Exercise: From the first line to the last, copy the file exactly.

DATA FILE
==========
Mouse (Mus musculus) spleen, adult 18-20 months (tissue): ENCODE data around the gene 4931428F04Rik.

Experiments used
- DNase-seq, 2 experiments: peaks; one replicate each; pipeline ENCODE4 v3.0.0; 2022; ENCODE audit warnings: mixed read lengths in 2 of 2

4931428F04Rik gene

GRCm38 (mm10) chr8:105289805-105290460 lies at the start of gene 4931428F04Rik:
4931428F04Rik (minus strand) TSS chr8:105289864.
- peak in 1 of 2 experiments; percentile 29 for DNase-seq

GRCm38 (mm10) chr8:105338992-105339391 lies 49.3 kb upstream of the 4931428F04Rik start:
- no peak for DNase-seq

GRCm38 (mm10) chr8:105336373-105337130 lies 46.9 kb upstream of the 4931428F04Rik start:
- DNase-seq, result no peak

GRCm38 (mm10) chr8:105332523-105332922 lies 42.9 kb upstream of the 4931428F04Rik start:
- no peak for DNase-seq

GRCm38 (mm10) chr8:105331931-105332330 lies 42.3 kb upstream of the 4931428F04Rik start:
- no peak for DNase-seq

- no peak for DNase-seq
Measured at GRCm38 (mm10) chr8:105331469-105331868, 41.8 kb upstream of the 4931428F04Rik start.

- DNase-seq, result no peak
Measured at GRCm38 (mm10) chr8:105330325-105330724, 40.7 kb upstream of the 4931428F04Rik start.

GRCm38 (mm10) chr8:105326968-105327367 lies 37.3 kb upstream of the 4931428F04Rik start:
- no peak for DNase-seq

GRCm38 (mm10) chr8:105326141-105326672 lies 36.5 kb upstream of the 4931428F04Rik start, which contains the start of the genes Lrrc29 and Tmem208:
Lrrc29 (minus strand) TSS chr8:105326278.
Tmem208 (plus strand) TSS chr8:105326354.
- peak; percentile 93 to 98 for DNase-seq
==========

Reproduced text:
Mouse (Mus musculus) spleen, adult 18-20 months (tissue): ENCODE data around the gene 4931428F04Rik.

Experiments used
- DNase-seq, 2 experiments: peaks; one replicate each; pipeline ENCODE4 v3.0.0; 2022; ENCODE audit warnings: mixed read lengths in 2 of 2

4931428F04Rik gene

GRCm38 (mm10) chr8:105289805-105290460 lies at the start of gene 4931428F04Rik:
4931428F04Rik (minus strand) TSS chr8:105289864.
- peak in 1 of 2 experiments; percentile 29 for DNase-seq

GRCm38 (mm10) chr8:105338992-105339391 lies 49.3 kb upstream of the 4931428F04Rik start:
- no peak for DNase-seq

GRCm38 (mm10) chr8:105336373-105337130 lies 46.9 kb upstream of the 4931428F04Rik start:
- DNase-seq, result no peak

GRCm38 (mm10) chr8:105332523-105332922 lies 42.9 kb upstream of the 4931428F04Rik start:
- no peak for DNase-seq

GRCm38 (mm10) chr8:105331931-105332330 lies 42.3 kb upstream of the 4931428F04Rik start:
- no peak for DNase-seq

- no peak for DNase-seq
Measured at GRCm38 (mm10) chr8:105331469-105331868, 41.8 kb upstream of the 4931428F04Rik start.

- DNase-seq, result no peak
Measured at GRCm38 (mm10) chr8:105330325-105330724, 40.7 kb upstream of the 4931428F04Rik start.

GRCm38 (mm10) chr8:105326968-105327367 lies 37.3 kb upstream of the 4931428F04Rik start:
- no peak for DNase-seq

GRCm38 (mm10) chr8:105326141-105326672 lies 36.5 kb upstream of the 4931428F04Rik start, which contains the start of the genes Lrrc29 and Tmem208:
Lrrc29 (minus strand) TSS chr8:105326278.
Tmem208 (plus strand) TSS chr8:105326354.
- peak; percentile 93 to 98 for DNase-seq